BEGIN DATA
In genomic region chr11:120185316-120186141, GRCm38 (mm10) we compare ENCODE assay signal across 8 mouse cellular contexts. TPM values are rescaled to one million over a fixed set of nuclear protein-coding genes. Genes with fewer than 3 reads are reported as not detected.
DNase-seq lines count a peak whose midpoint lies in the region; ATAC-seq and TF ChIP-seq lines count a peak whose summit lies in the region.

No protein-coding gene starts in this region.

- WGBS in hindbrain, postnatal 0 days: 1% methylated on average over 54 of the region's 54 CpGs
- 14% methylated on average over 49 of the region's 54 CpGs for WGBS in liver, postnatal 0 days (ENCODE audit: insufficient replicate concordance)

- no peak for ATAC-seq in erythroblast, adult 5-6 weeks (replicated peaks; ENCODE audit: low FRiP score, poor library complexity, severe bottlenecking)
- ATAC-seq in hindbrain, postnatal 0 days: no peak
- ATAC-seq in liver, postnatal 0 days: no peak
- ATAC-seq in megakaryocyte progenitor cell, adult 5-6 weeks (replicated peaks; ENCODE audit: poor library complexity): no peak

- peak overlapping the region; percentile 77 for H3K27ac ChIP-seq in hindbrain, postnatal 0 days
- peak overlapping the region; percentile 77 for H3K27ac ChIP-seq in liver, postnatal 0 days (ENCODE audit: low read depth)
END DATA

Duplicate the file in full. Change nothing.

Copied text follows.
In genomic region chr11:120185316-120186141, GRCm38 (mm10) we compare ENCODE assay signal across 8 mouse cellular contexts. TPM values are rescaled to one million over a fixed set of nuclear protein-coding genes. Genes with fewer than 3 reads are reported as not detected.
DNase-seq lines count a peak whose midpoint lies in the region; ATAC-seq and TF ChIP-seq lines count a peak whose summit lies in the region.

No protein-coding gene starts in this region.

- WGBS in hindbrain, postnatal 0 days: 1% methylated on average over 54 of the region's 54 CpGs
- 14% methylated on average over 49 of the region's 54 CpGs for WGBS in liver, postnatal 0 days (ENCODE audit: insufficient replicate concordance)

- no peak for ATAC-seq in erythroblast, adult 5-6 weeks (replicated peaks; ENCODE audit: low FRiP score, poor library complexity, severe bottlenecking)
- ATAC-seq in hindbrain, postnatal 0 days: no peak
- ATAC-seq in liver, postnatal 0 days: no peak
- ATAC-seq in megakaryocyte progenitor cell, adult 5-6 weeks (replicated peaks; ENCODE audit: poor library complexity): no peak

- peak overlapping the region; percentile 77 for H3K27ac ChIP-seq in hindbrain, postnatal 0 days
- peak overlapping the region; percentile 77 for H3K27ac ChIP-seq in liver, postnatal 0 days (ENCODE audit: low read depth)